CAA News Today

News from the Art and Academic Worlds

posted by Christopher Howard — Nov 13, 2013

Each week CAA News publishes summaries of eight articles, published around the web, that CAA members may find interesting and useful in their professional and creative lives.

Two Founders of Dia Sue to Stop Art Auction

Two founders of the Dia Art Foundation have taken the unusual step of going to court to try to stop the art organization from auctioning off as much as $20 million in works from its world-class holdings at Sotheby’s. The foundation has come under fire from many parts of the art world over its decision to sell the works and has defended itself by saying that it needed the money to continue to grow and to buy new artworks. (Read more from the New York Times.)

New Council to Develop Standards, Best Practices for Online Learning

Carnegie Mellon University is convening a high-powered consortium of educators, researchers, and technology-company executives that will spearhead efforts to develop standards and promote best practices in online education. The Global Learning Council—to be led by Carnegie Mellon’s president Subra Suresh—will also look for ways to leverage education-technology resources and disseminate data in an education landscape that some think is being turned on its head. (Read more from Wired Campus.)

The Twenty Most Powerless People in the Art World: 2013 Edition

Art Review recently published its art-world power list that starts with a Qatari royal and includes an artist who “doesn’t make a thing.” Hyperallergic has highlighted people, places, and things that it think deserves more attention than the rich, powerful, and well connected for its annual Powerless 20 list. (Read more from Hyperallergic.)

Families and Museums Demand List of Nazi-Looted Art

Jewish heirs are fighting to find out if an uncovered Nazi treasure trove contains art stolen from their families during the Holocaust. Families and museums are now demanding that German authorities publish a complete list of the $1.35 billion worth of art found hidden in a Munich storage closet so they can find out if their heirlooms have been recovered. But despite international pressure, German prosecutors are refusing to publish a full inventory of the works. (Read more from USA Today.)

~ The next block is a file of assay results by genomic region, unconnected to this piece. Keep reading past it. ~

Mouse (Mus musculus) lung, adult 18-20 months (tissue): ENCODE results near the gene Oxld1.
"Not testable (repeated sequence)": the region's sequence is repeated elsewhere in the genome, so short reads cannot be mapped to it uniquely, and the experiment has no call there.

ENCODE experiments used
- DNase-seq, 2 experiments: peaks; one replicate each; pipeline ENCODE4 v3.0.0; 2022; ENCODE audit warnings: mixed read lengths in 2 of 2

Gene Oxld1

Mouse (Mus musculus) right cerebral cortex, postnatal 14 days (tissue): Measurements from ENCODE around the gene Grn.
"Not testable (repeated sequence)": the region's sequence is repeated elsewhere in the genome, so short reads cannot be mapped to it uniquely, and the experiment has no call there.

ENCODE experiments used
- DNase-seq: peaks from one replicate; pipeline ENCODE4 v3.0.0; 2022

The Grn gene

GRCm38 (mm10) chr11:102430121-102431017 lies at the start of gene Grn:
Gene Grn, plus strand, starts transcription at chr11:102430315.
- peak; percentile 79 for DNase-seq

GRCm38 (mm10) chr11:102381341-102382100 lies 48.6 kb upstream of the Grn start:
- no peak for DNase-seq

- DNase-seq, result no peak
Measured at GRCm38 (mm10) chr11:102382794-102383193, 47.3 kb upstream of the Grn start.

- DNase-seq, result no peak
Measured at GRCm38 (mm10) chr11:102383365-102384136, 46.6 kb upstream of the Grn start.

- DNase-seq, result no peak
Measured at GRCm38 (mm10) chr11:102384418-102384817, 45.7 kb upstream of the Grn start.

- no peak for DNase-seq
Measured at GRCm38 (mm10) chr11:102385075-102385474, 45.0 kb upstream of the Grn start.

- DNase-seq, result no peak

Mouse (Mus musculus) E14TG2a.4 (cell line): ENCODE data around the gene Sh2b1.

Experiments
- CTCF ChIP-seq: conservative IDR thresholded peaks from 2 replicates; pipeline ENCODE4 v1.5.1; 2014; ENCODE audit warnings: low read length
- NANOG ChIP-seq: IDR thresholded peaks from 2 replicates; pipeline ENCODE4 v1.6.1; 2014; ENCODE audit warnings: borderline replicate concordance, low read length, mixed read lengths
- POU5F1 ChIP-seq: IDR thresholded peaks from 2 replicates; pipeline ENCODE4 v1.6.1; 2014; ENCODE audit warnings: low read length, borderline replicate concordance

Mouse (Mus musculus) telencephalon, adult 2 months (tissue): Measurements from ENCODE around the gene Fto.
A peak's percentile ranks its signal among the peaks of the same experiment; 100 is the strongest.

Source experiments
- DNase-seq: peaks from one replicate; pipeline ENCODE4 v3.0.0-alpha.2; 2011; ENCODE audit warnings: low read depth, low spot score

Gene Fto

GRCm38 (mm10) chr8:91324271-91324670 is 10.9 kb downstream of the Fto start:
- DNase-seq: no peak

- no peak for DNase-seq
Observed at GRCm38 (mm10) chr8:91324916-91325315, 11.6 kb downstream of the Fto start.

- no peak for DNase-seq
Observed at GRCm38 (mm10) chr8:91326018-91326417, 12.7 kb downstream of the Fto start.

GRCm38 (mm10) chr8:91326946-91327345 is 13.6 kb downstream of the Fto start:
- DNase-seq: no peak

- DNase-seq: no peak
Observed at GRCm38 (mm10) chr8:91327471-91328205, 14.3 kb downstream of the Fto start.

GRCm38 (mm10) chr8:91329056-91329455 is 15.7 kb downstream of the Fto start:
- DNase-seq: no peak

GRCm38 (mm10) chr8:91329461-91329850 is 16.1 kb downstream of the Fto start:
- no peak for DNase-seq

Who Were the Mystery Men behind Germany’s Nazi-Looted Art Haul?

It was the art discovery that stunned the world: more than 1,400 works of art, many of them masterpieces, hidden away for over seventy years, unearthed not in a high-security vault or long-forgotten museum basement, but an anonymous apartment in an upscale German neighborhood. A vast stash of paintings by the likes of Picasso, Matisse, and Chagall, some previously unknown, others that had been presumed lost forever. (Read more from CNN.)

You Need a Website

When you first hear about a fellow academic or receive an email from a person you do not know, what do you do? How do you try to find out basic information about such a person? There is a good chance that you do an online search. Then, you likely click on one of the top results returned by the search engine. You look for information that will give you details about the person’s background, interests, education, papers, and conference presentations, or at minimum their affiliation and the focus of their work. (Read more from Inside Higher Ed.)

The Wedge Driving Academe’s Two Families Apart

More than one scientist friend at the University of California, Berkeley, has complained to me recently that the stuff coming out of English departments seems pretty wacky. My friends in the English department accuse those in the STEM fields of doing anything corporations want so long as it keeps their labs going. (Read more from the Chronicle Review.)

The Art of Emoji

Digital communication, once confined to letters, numbers, and punctuation, has become a cartoonish full-color landscape littered with pictographs designed to help express emotions and ideas. But as emoji design has developed to include a growing number of icons, the pictographs have become more than as a visual aid for verbal communication, evolving into a vehicle for expression in their own right. (Read more from Slate.)

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